Teachers advocating together across the country have accomplished three important victories in legislation that passed through Congress last week. These wins, part of a bill to fund the government and make certain parts of the tax code permanent, include additional funding for programs benefiting students and families, permanent status for the educator tax deduction, and a two-year delay of the excise tax on certain employer-provided health care plans.
Education programs aimed at creating more opportunities for children and families most in need have received nearly $2 billion in additional funding. These funding increases include:
- $500 million increase to Title I
- $415 million increase to IDEA / Special Education state grants
- $570 million increase to Head Start and restoration of $250 million in previously-passed cuts to Preschool Development Grants
Other programs receiving increases are 21st Century Community Learning Centers, Impact Aid, Indian Education, TRIO, Rural Education, and Child Care and Development Block Grants.
Every year educators spend sizable sums of their own money on supplies to support teaching and learning. The $250 above-the-line federal tax deduction for classroom supplies lessens that burden on teachers, and now, for the first time, that deduction has been made permanent and indexed to inflation. It will now also cover professional development expenses.
Educators are also receiving relief through a two-year delay to the excise tax on employer-provided health care plans included in the Affordable Care Act—meaning the tax will not take effect until 2020. Educators continue to push for a total repeal of this tax, but the delay at least provides needed short-term relief.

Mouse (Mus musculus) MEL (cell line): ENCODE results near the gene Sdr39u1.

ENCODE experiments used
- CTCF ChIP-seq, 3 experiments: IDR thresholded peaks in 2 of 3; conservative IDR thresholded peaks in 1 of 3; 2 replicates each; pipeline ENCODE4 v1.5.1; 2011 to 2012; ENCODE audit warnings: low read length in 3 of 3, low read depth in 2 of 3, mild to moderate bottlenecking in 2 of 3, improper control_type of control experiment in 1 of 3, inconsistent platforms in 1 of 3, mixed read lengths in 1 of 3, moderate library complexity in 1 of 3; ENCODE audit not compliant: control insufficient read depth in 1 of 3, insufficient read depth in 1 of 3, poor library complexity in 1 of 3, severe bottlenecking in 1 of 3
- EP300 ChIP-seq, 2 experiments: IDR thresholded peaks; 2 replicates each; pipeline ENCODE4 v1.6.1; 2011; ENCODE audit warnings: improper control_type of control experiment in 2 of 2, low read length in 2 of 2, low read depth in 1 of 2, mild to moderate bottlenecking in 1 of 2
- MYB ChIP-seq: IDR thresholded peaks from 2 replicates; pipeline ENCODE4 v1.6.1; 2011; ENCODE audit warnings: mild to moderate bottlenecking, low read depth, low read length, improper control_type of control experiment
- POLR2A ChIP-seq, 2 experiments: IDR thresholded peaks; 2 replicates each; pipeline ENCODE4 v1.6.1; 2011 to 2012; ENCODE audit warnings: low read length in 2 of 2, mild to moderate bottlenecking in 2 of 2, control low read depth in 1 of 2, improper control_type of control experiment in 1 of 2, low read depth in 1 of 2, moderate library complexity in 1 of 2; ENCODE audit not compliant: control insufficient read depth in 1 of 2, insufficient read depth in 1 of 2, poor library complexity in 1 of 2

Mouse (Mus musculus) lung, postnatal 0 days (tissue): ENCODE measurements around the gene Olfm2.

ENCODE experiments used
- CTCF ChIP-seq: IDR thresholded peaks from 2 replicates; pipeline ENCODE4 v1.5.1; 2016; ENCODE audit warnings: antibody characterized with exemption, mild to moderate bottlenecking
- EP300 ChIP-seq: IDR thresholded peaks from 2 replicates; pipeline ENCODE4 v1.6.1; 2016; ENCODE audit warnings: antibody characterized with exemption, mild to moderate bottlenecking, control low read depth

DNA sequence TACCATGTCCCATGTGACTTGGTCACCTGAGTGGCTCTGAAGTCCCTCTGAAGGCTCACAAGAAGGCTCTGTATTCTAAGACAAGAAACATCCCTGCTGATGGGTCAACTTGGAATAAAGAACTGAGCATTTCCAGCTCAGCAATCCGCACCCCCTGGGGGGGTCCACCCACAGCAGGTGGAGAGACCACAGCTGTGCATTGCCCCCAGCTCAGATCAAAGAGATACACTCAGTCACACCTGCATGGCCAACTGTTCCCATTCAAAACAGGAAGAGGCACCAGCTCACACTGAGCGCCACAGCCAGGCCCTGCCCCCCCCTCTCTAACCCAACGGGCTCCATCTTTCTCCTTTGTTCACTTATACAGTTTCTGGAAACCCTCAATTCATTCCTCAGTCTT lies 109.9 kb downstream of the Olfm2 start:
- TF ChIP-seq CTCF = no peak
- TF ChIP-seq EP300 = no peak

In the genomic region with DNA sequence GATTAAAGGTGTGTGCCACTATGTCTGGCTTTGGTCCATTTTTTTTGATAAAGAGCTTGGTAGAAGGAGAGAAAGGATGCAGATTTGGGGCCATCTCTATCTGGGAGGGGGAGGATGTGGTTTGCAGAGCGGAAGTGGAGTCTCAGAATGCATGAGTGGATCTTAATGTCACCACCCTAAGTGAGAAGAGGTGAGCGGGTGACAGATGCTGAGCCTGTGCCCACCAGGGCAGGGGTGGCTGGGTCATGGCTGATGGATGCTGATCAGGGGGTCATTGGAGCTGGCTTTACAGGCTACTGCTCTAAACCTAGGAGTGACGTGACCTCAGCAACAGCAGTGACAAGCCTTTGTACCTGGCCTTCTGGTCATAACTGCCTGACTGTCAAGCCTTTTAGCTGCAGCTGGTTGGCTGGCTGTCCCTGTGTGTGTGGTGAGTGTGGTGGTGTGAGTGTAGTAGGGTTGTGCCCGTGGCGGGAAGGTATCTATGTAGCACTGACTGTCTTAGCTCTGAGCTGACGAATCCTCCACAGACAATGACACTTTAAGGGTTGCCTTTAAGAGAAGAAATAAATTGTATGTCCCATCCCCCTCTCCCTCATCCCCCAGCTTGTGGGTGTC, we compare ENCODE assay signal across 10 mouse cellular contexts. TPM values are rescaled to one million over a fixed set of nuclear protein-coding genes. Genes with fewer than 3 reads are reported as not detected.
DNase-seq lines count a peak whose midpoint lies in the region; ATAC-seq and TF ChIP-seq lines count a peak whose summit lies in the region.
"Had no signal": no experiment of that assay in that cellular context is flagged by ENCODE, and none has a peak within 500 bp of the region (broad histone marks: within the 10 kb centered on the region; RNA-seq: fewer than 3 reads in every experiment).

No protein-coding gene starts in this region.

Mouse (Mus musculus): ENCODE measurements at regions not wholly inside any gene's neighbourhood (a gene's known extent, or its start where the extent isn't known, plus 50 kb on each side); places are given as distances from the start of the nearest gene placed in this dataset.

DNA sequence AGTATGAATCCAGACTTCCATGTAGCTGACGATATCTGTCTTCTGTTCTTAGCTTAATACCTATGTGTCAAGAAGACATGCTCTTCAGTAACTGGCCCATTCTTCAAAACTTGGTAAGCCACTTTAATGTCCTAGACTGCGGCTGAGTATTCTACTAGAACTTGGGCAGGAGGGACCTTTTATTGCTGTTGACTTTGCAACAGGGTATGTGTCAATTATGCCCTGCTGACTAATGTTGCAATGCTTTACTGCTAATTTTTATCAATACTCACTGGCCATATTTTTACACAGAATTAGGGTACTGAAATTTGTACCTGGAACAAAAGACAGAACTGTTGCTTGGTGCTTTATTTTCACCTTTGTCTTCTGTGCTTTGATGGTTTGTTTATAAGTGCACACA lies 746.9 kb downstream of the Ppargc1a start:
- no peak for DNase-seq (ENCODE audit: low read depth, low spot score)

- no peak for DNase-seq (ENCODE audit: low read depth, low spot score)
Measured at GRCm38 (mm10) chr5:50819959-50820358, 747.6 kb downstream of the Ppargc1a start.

The excise tax is a poorly designed penalty requiring all health insurance benefits above $10,200 for individual coverage and $27,500 for family coverage to be subject to a 40 percent tax. The tax was meant to discourage plans that are high-cost due to overly-generous benefits, but instead punishes people living in high-cost-of-living areas and wrongly equates high premiums with generous health benefits.
Studies have shown that, in reality, the level of benefits in a plan plays less of a role in its cost than do the geography, age, and gender of plan participants. Health plans with a higher concentration of women tend to be higher-cost than plans that have more male participants, and the tax is indexed to general cost of living measures, not to growth in health care costs.